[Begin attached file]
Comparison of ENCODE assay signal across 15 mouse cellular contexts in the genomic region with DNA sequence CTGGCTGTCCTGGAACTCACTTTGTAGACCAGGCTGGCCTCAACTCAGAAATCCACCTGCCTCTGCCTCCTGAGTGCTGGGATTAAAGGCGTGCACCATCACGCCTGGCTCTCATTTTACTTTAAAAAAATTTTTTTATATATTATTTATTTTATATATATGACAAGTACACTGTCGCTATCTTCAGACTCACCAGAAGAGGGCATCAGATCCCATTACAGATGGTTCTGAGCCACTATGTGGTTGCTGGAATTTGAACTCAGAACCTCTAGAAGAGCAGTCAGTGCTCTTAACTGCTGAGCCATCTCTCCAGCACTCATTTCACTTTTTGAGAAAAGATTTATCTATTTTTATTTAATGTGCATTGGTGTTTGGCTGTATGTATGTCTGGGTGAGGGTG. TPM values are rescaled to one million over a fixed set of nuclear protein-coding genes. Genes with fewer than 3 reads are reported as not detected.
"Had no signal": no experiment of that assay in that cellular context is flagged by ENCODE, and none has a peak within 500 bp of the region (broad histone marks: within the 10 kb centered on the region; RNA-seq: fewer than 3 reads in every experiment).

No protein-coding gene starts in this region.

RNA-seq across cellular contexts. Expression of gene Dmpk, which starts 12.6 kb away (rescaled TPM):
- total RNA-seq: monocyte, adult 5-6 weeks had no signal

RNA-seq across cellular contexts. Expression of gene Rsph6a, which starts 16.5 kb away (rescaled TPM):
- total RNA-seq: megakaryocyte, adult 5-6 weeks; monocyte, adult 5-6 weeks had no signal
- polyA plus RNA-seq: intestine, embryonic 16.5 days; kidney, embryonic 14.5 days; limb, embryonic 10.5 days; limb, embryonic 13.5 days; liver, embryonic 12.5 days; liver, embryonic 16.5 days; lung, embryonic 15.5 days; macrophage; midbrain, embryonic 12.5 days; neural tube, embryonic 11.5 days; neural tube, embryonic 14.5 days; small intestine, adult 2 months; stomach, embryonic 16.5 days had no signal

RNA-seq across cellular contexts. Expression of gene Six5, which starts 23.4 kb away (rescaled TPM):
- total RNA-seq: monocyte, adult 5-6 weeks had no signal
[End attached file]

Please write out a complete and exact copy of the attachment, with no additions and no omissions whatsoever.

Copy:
Comparison of ENCODE assay signal across 15 mouse cellular contexts in the genomic region with DNA sequence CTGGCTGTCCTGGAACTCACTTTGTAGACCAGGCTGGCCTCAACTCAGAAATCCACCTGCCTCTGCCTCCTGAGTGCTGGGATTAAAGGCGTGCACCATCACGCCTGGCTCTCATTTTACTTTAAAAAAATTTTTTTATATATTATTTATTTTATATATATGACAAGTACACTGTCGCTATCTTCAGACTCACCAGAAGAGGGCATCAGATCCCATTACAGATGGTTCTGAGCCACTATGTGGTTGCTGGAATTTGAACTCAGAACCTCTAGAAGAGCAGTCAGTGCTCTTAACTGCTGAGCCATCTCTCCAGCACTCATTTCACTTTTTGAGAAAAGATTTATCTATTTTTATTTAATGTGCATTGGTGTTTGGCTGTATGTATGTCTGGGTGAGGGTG. TPM values are rescaled to one million over a fixed set of nuclear protein-coding genes. Genes with fewer than 3 reads are reported as not detected.
"Had no signal": no experiment of that assay in that cellular context is flagged by ENCODE, and none has a peak within 500 bp of the region (broad histone marks: within the 10 kb centered on the region; RNA-seq: fewer than 3 reads in every experiment).

No protein-coding gene starts in this region.

RNA-seq across cellular contexts. Expression of gene Dmpk, which starts 12.6 kb away (rescaled TPM):
- total RNA-seq: monocyte, adult 5-6 weeks had no signal

RNA-seq across cellular contexts. Expression of gene Rsph6a, which starts 16.5 kb away (rescaled TPM):
- total RNA-seq: megakaryocyte, adult 5-6 weeks; monocyte, adult 5-6 weeks had no signal
- polyA plus RNA-seq: intestine, embryonic 16.5 days; kidney, embryonic 14.5 days; limb, embryonic 10.5 days; limb, embryonic 13.5 days; liver, embryonic 12.5 days; liver, embryonic 16.5 days; lung, embryonic 15.5 days; macrophage; midbrain, embryonic 12.5 days; neural tube, embryonic 11.5 days; neural tube, embryonic 14.5 days; small intestine, adult 2 months; stomach, embryonic 16.5 days had no signal

RNA-seq across cellular contexts. Expression of gene Six5, which starts 23.4 kb away (rescaled TPM):
- total RNA-seq: monocyte, adult 5-6 weeks had no signal